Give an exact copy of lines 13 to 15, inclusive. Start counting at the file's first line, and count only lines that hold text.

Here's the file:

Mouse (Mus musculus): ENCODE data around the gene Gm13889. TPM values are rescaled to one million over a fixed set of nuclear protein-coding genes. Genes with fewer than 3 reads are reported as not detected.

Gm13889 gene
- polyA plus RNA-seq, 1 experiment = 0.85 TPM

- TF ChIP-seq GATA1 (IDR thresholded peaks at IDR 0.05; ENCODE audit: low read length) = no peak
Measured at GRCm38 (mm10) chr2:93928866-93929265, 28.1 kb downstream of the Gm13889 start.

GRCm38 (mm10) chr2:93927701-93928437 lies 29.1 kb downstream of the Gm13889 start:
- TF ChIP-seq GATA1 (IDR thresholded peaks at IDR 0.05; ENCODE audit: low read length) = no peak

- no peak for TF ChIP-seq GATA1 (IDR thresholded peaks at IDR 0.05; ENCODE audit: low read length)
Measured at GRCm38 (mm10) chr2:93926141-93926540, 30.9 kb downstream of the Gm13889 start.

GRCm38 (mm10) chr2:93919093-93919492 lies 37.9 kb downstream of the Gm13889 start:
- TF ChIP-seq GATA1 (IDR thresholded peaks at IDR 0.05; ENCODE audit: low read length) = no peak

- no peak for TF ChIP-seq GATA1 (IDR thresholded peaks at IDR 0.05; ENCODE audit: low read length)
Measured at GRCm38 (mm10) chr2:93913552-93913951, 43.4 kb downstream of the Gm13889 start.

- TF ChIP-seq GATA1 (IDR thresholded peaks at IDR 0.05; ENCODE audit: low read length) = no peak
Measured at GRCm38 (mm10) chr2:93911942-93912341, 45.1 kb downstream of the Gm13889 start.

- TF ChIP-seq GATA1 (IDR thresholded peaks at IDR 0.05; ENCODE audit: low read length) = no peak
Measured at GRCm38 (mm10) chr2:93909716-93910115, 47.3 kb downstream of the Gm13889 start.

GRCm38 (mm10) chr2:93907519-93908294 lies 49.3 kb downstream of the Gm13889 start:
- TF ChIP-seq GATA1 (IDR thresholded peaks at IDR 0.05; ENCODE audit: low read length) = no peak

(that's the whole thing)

Measured at GRCm38 (mm10) chr2:93913552-93913951, 43.4 kb downstream of the Gm13889 start.

- TF ChIP-seq GATA1 (IDR thresholded peaks at IDR 0.05; ENCODE audit: low read length) = no peak
Measured at GRCm38 (mm10) chr2:93911942-93912341, 45.1 kb downstream of the Gm13889 start.